What is the "Bystander Effect"? (why others will NOT come to your aid)
Armed Citizens' Legal Defense Network
Home break-in stats
M4Carbine.net (great resource for info on AR15/M16 platforms)
National Rifle Association
No Nonsense Self-Defense
Talking to the Police (48 minute video)
The Firing Line Forums

Witness dynamics: Inattentional blindness
Witness dynamics: Inattentional deafness

Reid v. Covert - US Supreme Court rules Constitution supersedes treaties ratified by the US Senate
Clarity on "Stand-Your-Ground"
Brown v. United States - RE:Stand-your-ground and "Detached reflection cannot be demanded in the presence of an uplifted knife." by Justice Oliver Wendell Holmes, Jr
Rory Millers's BLOG Site - Also and accomplished author of books on the subject of self-defense and use of force
Distinguishing Social and Asocial, by Rory Miller
Sheepdog Seminars Group
Self-Defense: An endangered right by Cato Institute
Harvard Study: Gun Control Is Counterproductive
Shooting in the back: How fast can someone make a 180 degree turn? Average: 0.58 seconds. Fastest: 0.33 seconds
Urban Combatives. Information on the training needed to survive an actual attack on the street.
Killology Research Group
Force Necessary blog and articles.
Law Library of Congress
Blackstone's Commentaries on the Laws of England (Heavily influenced American Common Law)
National Registry of Exoneration (wrongful convictions that were overturned)
Witness Perception and Use of Force with regard to disparity of force i.e. David vs Goliath
April Risk Consulting: William April, a licensed mental health professional
Luis Casado - Barehanded attack in FL; Casado wins immunity hearing in FL in disparity of force case
Thwarting The Furtive Movement, Tuesday October 10 2006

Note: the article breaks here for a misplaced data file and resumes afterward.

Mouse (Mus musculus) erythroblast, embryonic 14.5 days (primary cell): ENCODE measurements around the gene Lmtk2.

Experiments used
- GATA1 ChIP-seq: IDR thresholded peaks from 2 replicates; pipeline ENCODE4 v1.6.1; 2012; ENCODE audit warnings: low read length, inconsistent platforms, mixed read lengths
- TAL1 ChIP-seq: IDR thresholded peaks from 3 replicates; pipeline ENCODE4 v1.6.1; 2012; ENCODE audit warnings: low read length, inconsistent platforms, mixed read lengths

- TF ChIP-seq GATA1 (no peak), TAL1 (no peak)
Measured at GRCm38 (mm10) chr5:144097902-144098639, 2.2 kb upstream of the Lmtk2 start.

GEORGE ZIMMERMAN TRIAL VIDEO: If you are ever wrongfully prosecuted for defending yourself, this is what your trial will look like. For the beginning (pre jury selection), find the file "(A) (00) GZT - Pre-Jury Selection Motions". For the end (post verdict), search for this file "(Misc) (4) GZT - Trial (Frye hearing -partial)". (highly suggested)

Gang Related
Gang awareness guide - New Jersey Attorney General
Gang identification - State of Delaware
Outlaw Motorcycle Gangs: Aspects of the one-Percenter culture for Emergency Department Personnel to Consider
Today's gangs: How to recognize the signs - Homefront Protective Group
Youth Gangs in American Society Third Edition, Sheldon Tracy Brown

Suggested Books / Videos
All-in Fighting by W.E. Fairbairn
Armed Response by Kenik & Ayoob
Black's Law: A Criminal Lawyer Reveals His Defense Strategies in Four Cliffhanger Cases by Roy Black
Campfire Tales from Hell: Musings on Martial Arts, Survival, Bouncing & General Thug Stuff by Rory Miller
Deadly Force - Understanding your rights to self-defense by Massad Ayoob (highly suggested)
Defend Yourself: Comprehensive Security Plan for the Armed Homeowner by Rob Pincus
Defensive Tactics with Flashlights by John G Peters
Drills: Training for sudden violence by Rory Miller
Facing Violence: Preparing for the unexpected by Rory Miller
Fear Less: Real Truth about Risk, Safety & Security in a Time of Terrorism by Gavin De Becker